Man, we are some dark minded humans. The doom and the gloom came out the first night, as well as the Santa stuff – sometimes in the same sketch. It’s easy, with comedy, to go for the negative. Often that’s an okay path. But with sketch, if you do that the entire time, it’ll be the darkest, most upsetting evening of entertainment you can have. Maybe that impulse is aided by the fact that the holidays often bring out the worst in us, even if just for a moment. You’re surrounded by your family. They’re asking you questions about your job (or lack of job), your personal life (WHEN ARE YOU GONNA HAVE KIDS, PATTY?!?!), your fashion choices, your dietary choices – just about everything. My grandpa used to make fun of me for wearing red nail polish. Like…what? That’s not even interesting. Then there’s the hypocrisy of the meaning people may or may not assign to the holidays, combined with the commercialism that tends to overpower that stuff. There’s a lot to be Scrooged about. That stuff needs to be tempered with some positivity so the audience doesn’t run out into traffic and throw themselves into the street. Last year I submitted a sketch I wrote about a boy who meets two snowflakes who proceed to tell him that they’re not special, neither is he, he’ll probably just be a barista until he dies, and he might as well start taking anti-depressants now. When the boy says “But I’m not depressed!” the snowflakes respond with “Don’t worry – you will be!” Uh, it didn’t get in.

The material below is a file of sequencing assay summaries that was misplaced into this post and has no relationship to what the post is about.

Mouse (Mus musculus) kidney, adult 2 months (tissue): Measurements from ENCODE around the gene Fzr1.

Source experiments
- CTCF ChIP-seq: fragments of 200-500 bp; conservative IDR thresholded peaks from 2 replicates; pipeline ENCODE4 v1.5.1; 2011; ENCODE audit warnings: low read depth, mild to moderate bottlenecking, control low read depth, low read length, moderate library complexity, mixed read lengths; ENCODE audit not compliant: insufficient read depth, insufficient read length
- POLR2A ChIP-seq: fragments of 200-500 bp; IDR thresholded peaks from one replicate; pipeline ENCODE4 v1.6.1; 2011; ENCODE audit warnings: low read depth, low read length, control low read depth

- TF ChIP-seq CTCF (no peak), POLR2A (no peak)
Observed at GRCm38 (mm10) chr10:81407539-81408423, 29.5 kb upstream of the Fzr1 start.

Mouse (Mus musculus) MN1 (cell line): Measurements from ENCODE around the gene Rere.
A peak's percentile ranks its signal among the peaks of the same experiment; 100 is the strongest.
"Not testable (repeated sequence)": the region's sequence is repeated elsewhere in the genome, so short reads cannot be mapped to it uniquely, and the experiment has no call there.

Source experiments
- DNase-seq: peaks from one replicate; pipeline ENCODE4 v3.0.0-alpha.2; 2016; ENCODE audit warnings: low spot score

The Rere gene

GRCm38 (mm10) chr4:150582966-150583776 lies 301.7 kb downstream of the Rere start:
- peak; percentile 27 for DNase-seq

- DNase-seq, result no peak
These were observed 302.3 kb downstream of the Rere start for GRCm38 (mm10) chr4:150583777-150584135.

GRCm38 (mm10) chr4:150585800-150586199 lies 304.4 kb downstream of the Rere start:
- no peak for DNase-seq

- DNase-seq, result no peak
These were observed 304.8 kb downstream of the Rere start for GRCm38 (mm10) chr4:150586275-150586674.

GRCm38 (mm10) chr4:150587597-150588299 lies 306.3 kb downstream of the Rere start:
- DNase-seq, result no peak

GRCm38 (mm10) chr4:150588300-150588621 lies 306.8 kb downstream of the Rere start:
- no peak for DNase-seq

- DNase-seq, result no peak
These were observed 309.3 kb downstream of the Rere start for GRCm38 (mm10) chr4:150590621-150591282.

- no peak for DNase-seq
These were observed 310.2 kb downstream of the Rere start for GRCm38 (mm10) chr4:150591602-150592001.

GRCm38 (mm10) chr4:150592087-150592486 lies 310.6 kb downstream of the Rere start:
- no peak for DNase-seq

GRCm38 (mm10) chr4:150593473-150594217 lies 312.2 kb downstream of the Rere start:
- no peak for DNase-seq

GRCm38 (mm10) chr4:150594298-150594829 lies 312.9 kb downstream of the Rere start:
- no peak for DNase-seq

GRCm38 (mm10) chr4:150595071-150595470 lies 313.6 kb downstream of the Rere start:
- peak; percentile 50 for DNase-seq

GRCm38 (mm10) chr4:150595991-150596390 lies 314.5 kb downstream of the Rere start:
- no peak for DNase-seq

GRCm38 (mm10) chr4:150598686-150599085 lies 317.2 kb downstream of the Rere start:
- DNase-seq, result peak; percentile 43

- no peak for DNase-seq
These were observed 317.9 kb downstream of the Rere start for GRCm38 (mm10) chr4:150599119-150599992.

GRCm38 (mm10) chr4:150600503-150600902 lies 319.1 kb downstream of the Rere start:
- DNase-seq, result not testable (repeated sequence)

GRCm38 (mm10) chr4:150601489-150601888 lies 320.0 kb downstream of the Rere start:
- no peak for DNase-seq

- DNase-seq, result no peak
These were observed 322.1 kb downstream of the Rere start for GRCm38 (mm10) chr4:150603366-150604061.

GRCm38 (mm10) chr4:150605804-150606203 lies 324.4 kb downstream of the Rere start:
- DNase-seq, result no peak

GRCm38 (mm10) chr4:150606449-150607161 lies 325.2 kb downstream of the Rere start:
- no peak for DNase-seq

Songs, Songs, Lots Of Songs
Anybody can rewrite a Christmas carol to make it about global warming, three-ways, snack foods, or your spouse cheating on you. I’m saying anybody, because a ton of people do that. (Me included…today I mourn the rejection of “The Office Non-Denominational Holiday Party” which was set to the tune of White Christmas”, but seriously it was pretty stupid.) Original songs tend to go over better, but that takes a lot more work, obviously. This year there’s a great rap song that’s a play on The Night Before Christmas, which I think is a total show-stopper (written by Ken Grobe, who has a history of writing awesome songs like “Acid-Face Hanley’s Christmas” and “Luwanda Buckley and The Sex Robot”…or something like that. It was definitely about a sex robot and a country singer.)

Acid-Face Hanley sings to the kids, KMLZ 2011

Acid-Face Hanley sings to the kids, KMLZ 2011

We can’t fill a whole show with covers of carols. I mean, we could, but I feel like a few audience members would start to lose their minds and develop a serious bloodlust, causing mass chaos and zombification.

Feedback and Rewrites
The cool thing about KMLZ is that there are tons of people involved. Which also means that when a sketch is read out loud around the table, everyone has an opinion. Sometimes the opinions are all “THAT WAS HILARIOUS!”. Sometimes it’s clear there’s a problem with the sketch and 12 different opinions about what the problem might be, or how you could fix it if you rewrote it this way or that way. Everybody says their piece, and then the writer is left to decide what to do. They edit it in whatever way, and bring it back after the rewrite to see if it’s better. Sometimes it’s fixed and awesome. Sometimes it’s on the right track but not totally there. And sometimes it’s worse because possibly the premise wasn’t strong enough or clear enough from the beginning. It happens to everybody. (I’ll miss you, “Infinity Scarves For Infinity”, I just couldn’t make you happen.)